Isabel Allende, Barack Obama and Latin America's Open Veins
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Much has been made over President Barack Obama meeting Hugo Chavez over the weekend. Most controversial was Chavez’s gift of the book Open Veins of Latin America: Five Centuries of the Pillage of a Continent.
American newscasters and pundits described Obama’s acceptance of the leftist-socialist tome as a sign of weakness.
The right is so infuriated by Obama’s attempt at resetting America’s approach to the world, Dick Cheney crept out from his crypt during a moonless night to denounce Obama’s overtures toward world leaders as “not helpful,” and setting the “wrong standard.” Cheney claims that the U.S. has nothing to “apologize for.”
The book, by Uruguayan journalist and award-winning novelist Eduardo Galeano, was written in 1971 and describes five centuries of exploitation by European colonizers and American business and political interests. Since Chavez handed the book to Obama, it has shot to the number two spot on Amazon’s sales list. (All “adult” jokes aside.) In the forward of the 1997 edition of Open Veins of Latin America, the internationally acclaimed novelist, activist and feminist, Isabel Allende writes: "After the military coup of 1973, I could not take much with me: some clothes, family pictures, a small bag of dirt from my garden and two books: an old edition of the Odes by Pablo Neruda and the book with the yellow cover, Las Venas Abiertas de America Latina."
Isabel is the cousin of former Chilean President Salvador Allende, who was murdered in a U.S.-backed military coup d'état. Salvador Allende was the first democratically elected Marxist and attempted to set Chile on a path of socialism, which included a nationalization of large industry and universal health care. The resulting coup installed the military dictator General Augusto Pinochet as head of state, who then carried out decades of atrocities against his own people. Chile was the first successful U.S.-backed military coup in Latin America and soon others followed, creating Banana Republics throughout the region. Isabel goes on to write:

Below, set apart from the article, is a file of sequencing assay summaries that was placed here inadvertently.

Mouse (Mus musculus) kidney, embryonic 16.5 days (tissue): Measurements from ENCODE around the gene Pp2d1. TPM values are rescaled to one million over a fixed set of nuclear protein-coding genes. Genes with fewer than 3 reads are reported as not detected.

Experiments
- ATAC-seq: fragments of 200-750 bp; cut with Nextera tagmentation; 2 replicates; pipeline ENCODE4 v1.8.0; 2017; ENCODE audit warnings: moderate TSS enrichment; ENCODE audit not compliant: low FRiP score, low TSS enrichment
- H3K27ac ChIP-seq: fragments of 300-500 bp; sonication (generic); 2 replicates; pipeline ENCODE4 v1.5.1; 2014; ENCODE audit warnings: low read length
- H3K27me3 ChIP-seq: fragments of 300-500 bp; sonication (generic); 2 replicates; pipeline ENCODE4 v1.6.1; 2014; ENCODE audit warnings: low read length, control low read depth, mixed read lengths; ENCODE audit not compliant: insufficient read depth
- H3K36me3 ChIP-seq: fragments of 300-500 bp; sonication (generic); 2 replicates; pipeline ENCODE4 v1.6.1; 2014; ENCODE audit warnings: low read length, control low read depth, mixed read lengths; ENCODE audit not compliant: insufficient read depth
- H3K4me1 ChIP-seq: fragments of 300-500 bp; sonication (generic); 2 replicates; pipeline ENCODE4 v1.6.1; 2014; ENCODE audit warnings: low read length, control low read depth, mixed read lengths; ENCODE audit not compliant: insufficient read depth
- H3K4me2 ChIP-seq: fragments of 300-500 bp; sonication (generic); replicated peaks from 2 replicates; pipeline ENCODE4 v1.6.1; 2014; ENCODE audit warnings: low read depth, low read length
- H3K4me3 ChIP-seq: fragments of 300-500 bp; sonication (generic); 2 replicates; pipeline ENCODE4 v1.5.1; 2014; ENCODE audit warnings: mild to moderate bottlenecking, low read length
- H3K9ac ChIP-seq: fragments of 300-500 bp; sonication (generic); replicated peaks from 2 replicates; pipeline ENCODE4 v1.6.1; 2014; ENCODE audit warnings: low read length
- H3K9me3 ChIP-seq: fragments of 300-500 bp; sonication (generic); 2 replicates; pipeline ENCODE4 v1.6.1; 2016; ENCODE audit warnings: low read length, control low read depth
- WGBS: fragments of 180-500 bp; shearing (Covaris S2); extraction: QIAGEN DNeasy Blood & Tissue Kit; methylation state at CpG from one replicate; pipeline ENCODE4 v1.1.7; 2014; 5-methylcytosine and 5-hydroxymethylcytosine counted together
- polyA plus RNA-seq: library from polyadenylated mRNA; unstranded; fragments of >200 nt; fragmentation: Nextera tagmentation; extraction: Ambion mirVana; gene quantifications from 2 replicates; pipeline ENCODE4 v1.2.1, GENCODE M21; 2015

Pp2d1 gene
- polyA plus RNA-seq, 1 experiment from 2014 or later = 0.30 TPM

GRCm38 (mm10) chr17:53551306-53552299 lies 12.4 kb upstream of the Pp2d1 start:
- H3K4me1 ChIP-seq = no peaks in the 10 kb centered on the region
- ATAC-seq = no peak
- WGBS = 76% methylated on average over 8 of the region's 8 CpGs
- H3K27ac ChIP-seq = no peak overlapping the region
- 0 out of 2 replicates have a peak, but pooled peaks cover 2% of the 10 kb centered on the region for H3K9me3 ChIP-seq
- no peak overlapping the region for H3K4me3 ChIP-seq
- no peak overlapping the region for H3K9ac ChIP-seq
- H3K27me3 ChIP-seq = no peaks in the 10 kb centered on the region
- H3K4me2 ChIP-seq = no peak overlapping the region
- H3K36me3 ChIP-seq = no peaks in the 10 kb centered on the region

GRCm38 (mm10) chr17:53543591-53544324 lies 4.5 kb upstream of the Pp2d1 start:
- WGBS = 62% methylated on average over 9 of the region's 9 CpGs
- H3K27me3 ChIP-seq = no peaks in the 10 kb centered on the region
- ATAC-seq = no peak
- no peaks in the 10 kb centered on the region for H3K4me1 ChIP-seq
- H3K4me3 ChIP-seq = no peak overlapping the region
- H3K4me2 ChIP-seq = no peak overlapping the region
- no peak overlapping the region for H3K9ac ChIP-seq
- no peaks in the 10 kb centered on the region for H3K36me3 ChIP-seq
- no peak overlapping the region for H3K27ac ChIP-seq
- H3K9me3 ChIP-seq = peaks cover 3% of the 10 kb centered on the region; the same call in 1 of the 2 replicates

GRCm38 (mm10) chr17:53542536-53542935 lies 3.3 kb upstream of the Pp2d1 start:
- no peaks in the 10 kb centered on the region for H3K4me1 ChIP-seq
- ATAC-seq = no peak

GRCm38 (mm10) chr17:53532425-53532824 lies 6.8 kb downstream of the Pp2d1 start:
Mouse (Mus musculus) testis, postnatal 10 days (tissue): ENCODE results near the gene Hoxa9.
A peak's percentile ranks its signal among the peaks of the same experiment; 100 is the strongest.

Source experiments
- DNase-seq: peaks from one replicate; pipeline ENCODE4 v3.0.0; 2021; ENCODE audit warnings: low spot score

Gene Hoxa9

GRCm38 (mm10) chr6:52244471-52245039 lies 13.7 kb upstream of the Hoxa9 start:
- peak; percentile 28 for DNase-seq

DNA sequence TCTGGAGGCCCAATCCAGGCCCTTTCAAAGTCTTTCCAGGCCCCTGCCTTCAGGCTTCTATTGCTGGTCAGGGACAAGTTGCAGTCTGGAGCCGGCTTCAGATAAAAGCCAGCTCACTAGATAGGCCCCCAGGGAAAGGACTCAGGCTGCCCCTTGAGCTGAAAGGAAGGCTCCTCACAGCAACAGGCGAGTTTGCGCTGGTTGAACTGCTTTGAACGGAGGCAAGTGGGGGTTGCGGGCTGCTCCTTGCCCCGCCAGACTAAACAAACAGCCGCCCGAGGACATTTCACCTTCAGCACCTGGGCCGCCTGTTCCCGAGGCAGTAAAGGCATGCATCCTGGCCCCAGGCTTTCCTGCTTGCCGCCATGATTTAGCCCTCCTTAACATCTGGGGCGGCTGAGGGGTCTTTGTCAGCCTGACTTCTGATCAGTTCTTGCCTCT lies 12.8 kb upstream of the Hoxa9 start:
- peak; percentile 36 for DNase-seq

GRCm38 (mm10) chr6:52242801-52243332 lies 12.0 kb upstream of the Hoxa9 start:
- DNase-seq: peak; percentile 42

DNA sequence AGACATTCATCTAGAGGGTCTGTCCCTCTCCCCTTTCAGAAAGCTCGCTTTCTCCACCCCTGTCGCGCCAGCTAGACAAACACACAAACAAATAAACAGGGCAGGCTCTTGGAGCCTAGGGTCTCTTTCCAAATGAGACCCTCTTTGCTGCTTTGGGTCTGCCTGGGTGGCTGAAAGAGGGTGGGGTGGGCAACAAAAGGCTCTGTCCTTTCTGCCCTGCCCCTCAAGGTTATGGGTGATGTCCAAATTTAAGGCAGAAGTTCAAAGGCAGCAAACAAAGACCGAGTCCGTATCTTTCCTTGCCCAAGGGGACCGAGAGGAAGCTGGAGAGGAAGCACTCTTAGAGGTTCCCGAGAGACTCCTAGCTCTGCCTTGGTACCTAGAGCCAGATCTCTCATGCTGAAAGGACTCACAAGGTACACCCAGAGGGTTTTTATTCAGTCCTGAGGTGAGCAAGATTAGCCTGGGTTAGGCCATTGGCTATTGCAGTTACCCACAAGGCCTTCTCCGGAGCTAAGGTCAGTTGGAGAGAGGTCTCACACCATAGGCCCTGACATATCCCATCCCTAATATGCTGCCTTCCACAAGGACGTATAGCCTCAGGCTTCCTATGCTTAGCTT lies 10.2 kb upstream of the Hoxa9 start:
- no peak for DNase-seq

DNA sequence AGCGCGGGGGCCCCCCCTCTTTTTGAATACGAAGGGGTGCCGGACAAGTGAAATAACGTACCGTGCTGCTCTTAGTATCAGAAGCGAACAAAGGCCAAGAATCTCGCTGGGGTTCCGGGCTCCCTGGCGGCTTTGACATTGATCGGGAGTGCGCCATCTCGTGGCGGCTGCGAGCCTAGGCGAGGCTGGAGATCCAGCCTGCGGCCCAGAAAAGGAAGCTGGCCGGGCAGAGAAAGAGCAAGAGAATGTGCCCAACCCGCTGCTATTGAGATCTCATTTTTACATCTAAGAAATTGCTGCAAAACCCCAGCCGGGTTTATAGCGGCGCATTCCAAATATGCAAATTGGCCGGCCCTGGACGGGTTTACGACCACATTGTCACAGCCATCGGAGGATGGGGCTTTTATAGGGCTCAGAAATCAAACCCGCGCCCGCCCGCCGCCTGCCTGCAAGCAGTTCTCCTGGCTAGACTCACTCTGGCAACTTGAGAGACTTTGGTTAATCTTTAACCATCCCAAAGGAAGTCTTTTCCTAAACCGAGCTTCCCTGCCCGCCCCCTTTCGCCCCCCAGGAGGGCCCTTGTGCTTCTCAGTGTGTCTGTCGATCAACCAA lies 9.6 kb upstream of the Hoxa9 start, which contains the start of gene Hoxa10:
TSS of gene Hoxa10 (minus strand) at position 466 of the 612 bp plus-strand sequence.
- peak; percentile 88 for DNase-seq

This was a strategy designed in Washington and imposed upon the Latin American people by the economic and political forces of the right. In every instance, the military acted as mercenaries to the privileged groups in power. Repression was organized on a large scale; torture, concentration camps, censorship, imprisonment without trial and summary executions became common practices. Thousands of people "disappeared," masses of exiles and refugees left their countries running for their lives… In this political context, The Open Veins of Latin America was published.
In 2002, the Bush Government attempted to oust Hugo Chavez from office. The coup failed. I came across this video of Isabel Allende at the TED conference when she spoke there a few years back. I recognized her name, but didn’t know much about her, other than she was the author of The House of the Spirits, which was made into a 1993 movie where Glenn Close and Meryl Streep are lovers, of sorts. Given the misuse of power throughout history, not just between the global north and the global south but the abuse of power within gender, income, race and class, Allende makes a case for the nurturing feminine energy in the management of the world.